Community takes fight for rail to the Supreme Court
Rail corridor between Glenfield and Macarthur earmarked for medium density
Rail Trail boost to tourism - and local economy
Newcastle rail case may be long wait
Save Our Rail questions semantics argument over rail line cut
North West Rail Link corridor to extend through to Marsden Park
Camurra West to Weemelah Line Booked Out of Use
Rail Trail full steam ahead
John Holland Commissions Electronic Train Orders
Closure of Newcastle rail stations not technically a closure of whole line, State Government lawyer says
The NSW government has released the South East Sydney Transport Strategy and included in the preferred scenario two new metro lines to be built by 2041 and 2056.
The Strategy outlines how Transport for NSW expects to respond to growing population in South East Sydney, an area of the city stretching from Redfern to La Perouse and to Rockdale.
The first metro line would extend from the CBD to Green Square, and Randwick and terminate at La Perouse. The second would begin at Randwick and travel to Kogarah via Sydney Airport.
The CBD to La Perouse metro line would be an extension of Sydney Metro West, and is the first Metro line to be completed, in 2041.
Metro between Randwick and Kogarah would be delivered by 2056 and would extend beyond Kogarah to Miranda.
In addition to the new metro lines, a rapid bus network would link the south east. A Transport for NSW spokesperson said that the combination was preferred over light rail options.
“After considerable consultation with Councils and other key stakeholders, two new Metro lines were considered to be the most effective means to provide for the transport needs of South East Sydney into the coming decades. Light Rail was considered, but a Rapid Bus and Metro combination allowed for better outcomes in terms of delivery and connectivity.”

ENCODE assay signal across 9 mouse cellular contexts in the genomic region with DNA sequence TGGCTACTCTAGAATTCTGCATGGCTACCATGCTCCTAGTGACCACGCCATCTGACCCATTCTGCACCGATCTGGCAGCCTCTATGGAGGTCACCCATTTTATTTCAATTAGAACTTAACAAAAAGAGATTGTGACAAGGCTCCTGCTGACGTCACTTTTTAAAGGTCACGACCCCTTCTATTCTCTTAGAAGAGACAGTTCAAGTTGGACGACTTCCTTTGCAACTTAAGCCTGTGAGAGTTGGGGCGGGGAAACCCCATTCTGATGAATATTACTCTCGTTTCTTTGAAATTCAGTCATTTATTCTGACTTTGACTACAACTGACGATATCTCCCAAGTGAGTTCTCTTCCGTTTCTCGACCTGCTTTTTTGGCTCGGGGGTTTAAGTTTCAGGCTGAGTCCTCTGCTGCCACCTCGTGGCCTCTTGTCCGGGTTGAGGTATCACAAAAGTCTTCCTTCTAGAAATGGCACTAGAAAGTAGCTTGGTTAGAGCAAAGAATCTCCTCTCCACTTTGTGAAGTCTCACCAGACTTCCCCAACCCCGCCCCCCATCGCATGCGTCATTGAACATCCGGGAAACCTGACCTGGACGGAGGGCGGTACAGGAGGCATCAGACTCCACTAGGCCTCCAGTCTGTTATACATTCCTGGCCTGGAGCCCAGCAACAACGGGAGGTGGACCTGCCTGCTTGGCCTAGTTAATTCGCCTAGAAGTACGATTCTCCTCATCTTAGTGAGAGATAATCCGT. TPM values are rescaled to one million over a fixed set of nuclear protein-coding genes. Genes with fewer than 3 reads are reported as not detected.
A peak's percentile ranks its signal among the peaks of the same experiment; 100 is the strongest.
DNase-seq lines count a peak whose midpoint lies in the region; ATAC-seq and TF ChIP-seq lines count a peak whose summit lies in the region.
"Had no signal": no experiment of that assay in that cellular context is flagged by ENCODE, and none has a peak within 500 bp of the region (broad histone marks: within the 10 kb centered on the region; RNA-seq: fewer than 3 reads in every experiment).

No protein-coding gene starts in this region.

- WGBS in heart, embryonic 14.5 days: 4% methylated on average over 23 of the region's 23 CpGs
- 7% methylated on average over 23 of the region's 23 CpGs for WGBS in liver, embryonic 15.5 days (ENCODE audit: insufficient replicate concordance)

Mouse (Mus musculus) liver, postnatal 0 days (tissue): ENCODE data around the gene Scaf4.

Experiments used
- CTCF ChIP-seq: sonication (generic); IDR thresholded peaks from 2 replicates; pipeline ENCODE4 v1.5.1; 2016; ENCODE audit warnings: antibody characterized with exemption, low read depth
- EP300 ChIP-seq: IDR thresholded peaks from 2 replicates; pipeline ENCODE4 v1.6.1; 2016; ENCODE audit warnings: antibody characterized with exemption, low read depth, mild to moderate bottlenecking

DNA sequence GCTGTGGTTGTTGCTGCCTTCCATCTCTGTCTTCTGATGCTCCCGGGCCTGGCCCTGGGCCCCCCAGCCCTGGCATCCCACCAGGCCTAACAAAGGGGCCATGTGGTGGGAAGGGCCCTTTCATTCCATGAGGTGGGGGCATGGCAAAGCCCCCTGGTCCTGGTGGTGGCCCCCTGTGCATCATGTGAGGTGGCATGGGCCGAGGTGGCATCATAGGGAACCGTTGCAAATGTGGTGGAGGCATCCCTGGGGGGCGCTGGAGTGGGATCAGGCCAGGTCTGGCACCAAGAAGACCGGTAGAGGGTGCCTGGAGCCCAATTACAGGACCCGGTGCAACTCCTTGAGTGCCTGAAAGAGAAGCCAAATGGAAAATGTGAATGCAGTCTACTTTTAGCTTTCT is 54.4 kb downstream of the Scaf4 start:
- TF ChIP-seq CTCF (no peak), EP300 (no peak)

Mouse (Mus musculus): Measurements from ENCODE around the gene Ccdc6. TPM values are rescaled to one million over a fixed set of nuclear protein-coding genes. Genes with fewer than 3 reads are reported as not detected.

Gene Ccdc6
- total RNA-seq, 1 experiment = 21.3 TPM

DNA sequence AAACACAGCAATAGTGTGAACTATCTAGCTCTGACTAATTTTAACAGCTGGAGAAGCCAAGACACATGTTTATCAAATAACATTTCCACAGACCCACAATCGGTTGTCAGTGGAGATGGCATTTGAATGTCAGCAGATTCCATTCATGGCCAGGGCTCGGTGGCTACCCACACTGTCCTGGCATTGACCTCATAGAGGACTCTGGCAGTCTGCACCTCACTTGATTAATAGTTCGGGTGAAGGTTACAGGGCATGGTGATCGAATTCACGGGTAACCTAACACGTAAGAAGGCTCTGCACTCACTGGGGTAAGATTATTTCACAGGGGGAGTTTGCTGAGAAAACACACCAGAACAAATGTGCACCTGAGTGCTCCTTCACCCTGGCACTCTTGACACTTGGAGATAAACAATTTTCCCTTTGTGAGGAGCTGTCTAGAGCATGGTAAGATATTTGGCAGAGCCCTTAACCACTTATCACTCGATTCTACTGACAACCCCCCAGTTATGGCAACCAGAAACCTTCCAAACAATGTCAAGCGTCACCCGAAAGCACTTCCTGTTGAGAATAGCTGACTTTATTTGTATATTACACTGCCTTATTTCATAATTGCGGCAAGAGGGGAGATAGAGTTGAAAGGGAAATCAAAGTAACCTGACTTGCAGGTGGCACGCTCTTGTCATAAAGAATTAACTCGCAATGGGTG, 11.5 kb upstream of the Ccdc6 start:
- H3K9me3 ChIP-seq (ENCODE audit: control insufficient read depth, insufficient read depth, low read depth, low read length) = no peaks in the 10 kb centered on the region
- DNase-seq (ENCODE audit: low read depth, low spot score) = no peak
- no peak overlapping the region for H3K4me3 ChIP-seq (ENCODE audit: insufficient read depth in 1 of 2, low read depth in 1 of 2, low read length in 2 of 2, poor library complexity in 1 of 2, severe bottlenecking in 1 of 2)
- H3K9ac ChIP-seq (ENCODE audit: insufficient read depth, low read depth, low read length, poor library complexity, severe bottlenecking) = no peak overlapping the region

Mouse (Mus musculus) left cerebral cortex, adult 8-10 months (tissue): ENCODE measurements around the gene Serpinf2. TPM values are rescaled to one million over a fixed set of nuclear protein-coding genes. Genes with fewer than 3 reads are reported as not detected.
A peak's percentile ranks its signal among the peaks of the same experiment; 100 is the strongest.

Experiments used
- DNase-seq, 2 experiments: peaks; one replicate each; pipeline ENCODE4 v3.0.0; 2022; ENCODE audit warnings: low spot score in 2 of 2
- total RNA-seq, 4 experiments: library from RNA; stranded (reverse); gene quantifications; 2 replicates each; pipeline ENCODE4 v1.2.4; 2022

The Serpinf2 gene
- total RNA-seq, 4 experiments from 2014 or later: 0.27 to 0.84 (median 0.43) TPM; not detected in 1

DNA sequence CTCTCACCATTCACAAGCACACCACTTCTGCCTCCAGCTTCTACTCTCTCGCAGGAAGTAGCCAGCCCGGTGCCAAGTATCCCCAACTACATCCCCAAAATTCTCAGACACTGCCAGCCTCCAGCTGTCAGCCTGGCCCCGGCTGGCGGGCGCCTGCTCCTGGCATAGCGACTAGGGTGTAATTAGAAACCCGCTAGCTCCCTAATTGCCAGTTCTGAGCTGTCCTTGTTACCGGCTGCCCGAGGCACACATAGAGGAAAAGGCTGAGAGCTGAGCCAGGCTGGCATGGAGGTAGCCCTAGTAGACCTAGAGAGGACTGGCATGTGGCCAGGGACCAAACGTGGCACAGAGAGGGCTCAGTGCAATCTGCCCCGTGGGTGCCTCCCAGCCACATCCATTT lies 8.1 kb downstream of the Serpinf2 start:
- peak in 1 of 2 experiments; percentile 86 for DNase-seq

The Strategy also assumes that metro will connect Hurstville and Macquarie Park and Kogarah and Norwest.
The Strategy acknowledges that current transport infrastructure in the region is not meeting the needs of the population.
Stations on the Airport Line, the only heavy rail line that runs through the region, reach capacity by 7.15am. With three in six trains arriving over capacity and four in six trains departing over capacity between 7.45 and 8.45am. With further development forecast along the line there is a need for greater capacity.
“Transport for NSW recognises that as South East Sydney continues to grow over the coming 30 years, new lines will be needed to support existing infrastructure,” said the Transport for NSW spokesperson.
The Strategy also covers the Port Botany area and while not recommending further rail to the port beyond the Port Botany Rail Line Duplication project, does set out as an objective that Port Botany has “easy access by all modes to local commercial, industrial and employment precincts.” The Strategy however does not include passenger rail to Port Botany, only recommending that Port Botany be connected via bus and private vehicle to the rest of Sydney.
The Strategy marks a shift in transport planning for the South East region of Sydney. Instead of taking a “predict and provide” approach, the Strategy identifies a vision for the region and then indicates the proposed transport infrastructure. As written in the Strategy:
“This approach recognises that continuing to accept current mode share, and in particular high levels of private car use, is not going to realise the vision, rather it will lead to increased road congestion and reduced accessibility for local residents, workers and visitors.”
This article first appeared on www.railexpress.com.au
About this website
Railpage version 3.10.0.0037
All logos and trademarks in this site are property of their respective owner. The comments are property of their posters, all the rest is © 2003-2020 Interactive Omnimedia Pty Ltd.
You can syndicate our news using one of the RSS feeds.